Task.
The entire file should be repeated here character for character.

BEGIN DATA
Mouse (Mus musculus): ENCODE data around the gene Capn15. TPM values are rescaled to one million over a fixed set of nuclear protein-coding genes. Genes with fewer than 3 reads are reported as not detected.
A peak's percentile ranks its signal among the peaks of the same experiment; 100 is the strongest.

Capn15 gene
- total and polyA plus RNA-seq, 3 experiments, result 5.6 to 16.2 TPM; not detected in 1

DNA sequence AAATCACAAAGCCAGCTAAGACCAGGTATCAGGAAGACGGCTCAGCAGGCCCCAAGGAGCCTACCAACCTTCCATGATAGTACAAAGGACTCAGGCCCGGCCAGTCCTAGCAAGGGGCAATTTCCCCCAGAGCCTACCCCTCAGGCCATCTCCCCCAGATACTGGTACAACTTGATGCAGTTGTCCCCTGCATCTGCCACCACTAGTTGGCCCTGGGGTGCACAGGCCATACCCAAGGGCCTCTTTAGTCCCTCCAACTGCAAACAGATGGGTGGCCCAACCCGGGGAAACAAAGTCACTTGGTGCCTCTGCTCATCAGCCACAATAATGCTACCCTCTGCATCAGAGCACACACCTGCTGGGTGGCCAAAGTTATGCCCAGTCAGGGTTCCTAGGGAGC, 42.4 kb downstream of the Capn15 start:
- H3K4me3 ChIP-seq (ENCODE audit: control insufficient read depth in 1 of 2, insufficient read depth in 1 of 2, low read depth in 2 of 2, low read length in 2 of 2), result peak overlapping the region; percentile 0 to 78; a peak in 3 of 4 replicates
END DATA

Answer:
Mouse (Mus musculus): ENCODE data around the gene Capn15. TPM values are rescaled to one million over a fixed set of nuclear protein-coding genes. Genes with fewer than 3 reads are reported as not detected.
A peak's percentile ranks its signal among the peaks of the same experiment; 100 is the strongest.

Capn15 gene
- total and polyA plus RNA-seq, 3 experiments, result 5.6 to 16.2 TPM; not detected in 1

DNA sequence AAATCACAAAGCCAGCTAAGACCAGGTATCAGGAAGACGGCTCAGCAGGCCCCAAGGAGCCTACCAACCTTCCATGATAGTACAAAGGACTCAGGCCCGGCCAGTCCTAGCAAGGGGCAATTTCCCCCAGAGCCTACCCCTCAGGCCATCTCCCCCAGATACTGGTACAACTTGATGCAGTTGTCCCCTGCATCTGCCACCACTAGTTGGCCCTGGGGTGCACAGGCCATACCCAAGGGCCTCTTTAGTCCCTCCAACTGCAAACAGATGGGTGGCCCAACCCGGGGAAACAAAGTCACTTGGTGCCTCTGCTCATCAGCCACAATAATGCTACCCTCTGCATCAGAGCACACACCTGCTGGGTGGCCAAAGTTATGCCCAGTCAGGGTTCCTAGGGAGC, 42.4 kb downstream of the Capn15 start:
- H3K4me3 ChIP-seq (ENCODE audit: control insufficient read depth in 1 of 2, insufficient read depth in 1 of 2, low read depth in 2 of 2, low read length in 2 of 2), result peak overlapping the region; percentile 0 to 78; a peak in 3 of 4 replicates